Researchers studied female anorexia nervosa patients to see whether testosterone could be a potential treatment. Despite promising results in previous trials, the current study’s outcomes were not as hoped.
Anorexia nervosa (AN), a serious and potentially fatal eating disorder, affects up to 2% of women and carries with it a number of dangerous comorbidities, including a prevalence of up to 75% of major depressive disorder and anxiety, equally serious and potentially fatal psychiatric illnesses. Treatment for AN involves psychotherapeutic approaches, and severe cases require hospitalization in order to attempt to restore the patient to a healthy weight. However, there are currently no FDA-approved pharmaceutical treatments for AN.
Testosterone therapy has been shown to improve depressive symptoms in men suffering from hypogonadism, and male rats treated with testosterone after orchiectomy increased their food intake and gained weight. Researchers in Boston hypothesized that women with AN may benefit from testosterone therapy as well, since previous studies of women with severe androgen deficiency secondary to hypopituitarism and bilateral oophorectomy demonstrated antidepressant effects of low-dose testosterone therapy. The group, led by Karen K. Miller, MD, and Anne Klibanski, MD, both of Harvard Medical School and the Neuroendocrine Unit at Massachusetts General Hospital, designed a three-week, randomized, placebo-controlled pilot study in which they saw that testosterone therapy improved depression severity in women, compared to placebo.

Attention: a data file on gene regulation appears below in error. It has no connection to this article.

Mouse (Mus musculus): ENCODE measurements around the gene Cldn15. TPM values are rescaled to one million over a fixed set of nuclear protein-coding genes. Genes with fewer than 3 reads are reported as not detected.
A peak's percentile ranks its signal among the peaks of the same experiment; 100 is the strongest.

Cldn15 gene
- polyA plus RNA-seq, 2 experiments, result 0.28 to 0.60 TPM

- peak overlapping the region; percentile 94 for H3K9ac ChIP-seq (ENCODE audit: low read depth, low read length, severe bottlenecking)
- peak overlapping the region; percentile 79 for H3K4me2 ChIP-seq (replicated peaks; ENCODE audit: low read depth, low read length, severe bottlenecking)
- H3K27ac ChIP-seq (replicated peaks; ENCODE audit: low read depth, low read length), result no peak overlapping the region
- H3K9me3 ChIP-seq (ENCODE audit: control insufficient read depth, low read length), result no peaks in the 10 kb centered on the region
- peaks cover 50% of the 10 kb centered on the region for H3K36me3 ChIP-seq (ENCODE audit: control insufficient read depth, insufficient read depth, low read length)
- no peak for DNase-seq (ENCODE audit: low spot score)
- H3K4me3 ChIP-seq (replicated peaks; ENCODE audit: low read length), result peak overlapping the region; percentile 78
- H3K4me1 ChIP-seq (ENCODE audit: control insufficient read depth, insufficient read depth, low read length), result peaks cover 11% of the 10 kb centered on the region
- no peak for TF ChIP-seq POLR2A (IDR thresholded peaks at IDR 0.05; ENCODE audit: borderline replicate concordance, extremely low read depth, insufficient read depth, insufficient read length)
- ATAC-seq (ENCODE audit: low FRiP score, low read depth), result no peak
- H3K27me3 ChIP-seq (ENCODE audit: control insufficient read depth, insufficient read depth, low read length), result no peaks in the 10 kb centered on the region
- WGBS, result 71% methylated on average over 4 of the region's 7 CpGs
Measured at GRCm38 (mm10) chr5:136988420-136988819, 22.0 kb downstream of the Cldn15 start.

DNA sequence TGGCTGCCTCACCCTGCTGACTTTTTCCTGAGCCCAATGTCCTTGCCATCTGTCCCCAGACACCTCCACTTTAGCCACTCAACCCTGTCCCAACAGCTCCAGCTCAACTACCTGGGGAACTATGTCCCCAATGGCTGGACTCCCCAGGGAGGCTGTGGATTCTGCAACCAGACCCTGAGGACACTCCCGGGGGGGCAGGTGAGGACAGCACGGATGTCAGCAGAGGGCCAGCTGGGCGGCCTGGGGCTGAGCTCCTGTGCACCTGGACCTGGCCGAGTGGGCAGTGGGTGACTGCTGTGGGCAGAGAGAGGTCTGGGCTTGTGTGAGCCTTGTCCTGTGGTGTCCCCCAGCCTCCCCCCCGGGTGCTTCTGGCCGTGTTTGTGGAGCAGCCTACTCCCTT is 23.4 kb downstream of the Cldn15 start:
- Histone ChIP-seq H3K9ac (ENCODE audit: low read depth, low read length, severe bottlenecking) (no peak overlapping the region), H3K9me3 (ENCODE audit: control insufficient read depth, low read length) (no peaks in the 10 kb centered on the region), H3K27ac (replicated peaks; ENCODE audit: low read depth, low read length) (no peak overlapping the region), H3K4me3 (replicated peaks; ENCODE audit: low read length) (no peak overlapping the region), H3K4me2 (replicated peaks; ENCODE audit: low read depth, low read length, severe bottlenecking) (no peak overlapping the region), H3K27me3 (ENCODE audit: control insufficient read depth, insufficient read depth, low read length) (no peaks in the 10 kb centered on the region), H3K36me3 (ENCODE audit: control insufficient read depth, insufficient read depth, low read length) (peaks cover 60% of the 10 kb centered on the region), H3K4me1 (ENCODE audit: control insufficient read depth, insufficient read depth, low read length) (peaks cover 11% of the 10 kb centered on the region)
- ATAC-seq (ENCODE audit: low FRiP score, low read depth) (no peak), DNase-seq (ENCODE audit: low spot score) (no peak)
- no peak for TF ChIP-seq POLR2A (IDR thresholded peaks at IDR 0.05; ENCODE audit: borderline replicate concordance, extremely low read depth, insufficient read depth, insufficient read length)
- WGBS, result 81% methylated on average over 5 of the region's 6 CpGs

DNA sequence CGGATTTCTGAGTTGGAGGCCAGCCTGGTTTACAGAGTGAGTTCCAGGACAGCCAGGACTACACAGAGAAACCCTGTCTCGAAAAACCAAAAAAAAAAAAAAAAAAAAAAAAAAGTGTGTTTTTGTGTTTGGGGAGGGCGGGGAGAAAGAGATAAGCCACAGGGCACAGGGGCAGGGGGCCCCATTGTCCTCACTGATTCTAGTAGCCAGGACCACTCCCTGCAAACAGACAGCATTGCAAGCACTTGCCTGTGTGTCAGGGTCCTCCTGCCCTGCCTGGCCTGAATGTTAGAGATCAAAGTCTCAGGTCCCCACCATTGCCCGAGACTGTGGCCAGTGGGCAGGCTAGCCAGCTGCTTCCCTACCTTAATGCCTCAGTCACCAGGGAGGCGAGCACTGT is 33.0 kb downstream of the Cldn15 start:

So the team continued the work with a follow-up study, now testing the effects of low-dose testosterone in therapy in women with AN over 24 weeks. “Given the results of our three-week pilot study, we were hopeful that low-dose testosterone therapy to correct a relative testosterone deficiency in women with anorexia nervosa would be an effective endocrine-targeted treatment,” says the study’s first author, Allison Kimball, MD, also of Harvard Medical School and Massachusetts General Hospital’s Neuroendocrine Unit.
Treating AN can be challenging, and while this disorder might not always be in an endocrinologist’s wheelhouse, it’s still worth looking at whether an endocrinological solution to caring for patients with AN and its comorbidities is indicated.
Impact of Psychiatric Meds
For this current study, Kimball, Miller, and their team recruited 90 women with AN, aged 18 to 45 years old, through collaborating clinicians and through advertisements, and the researchers treated the participants with either a transdermal testosterone patch at 300 micrograms daily for 24 weeks or a transdermal placebo patch for 24 weeks. They published their results recently in The Journal of Clinical Endocrinology & Metabolism.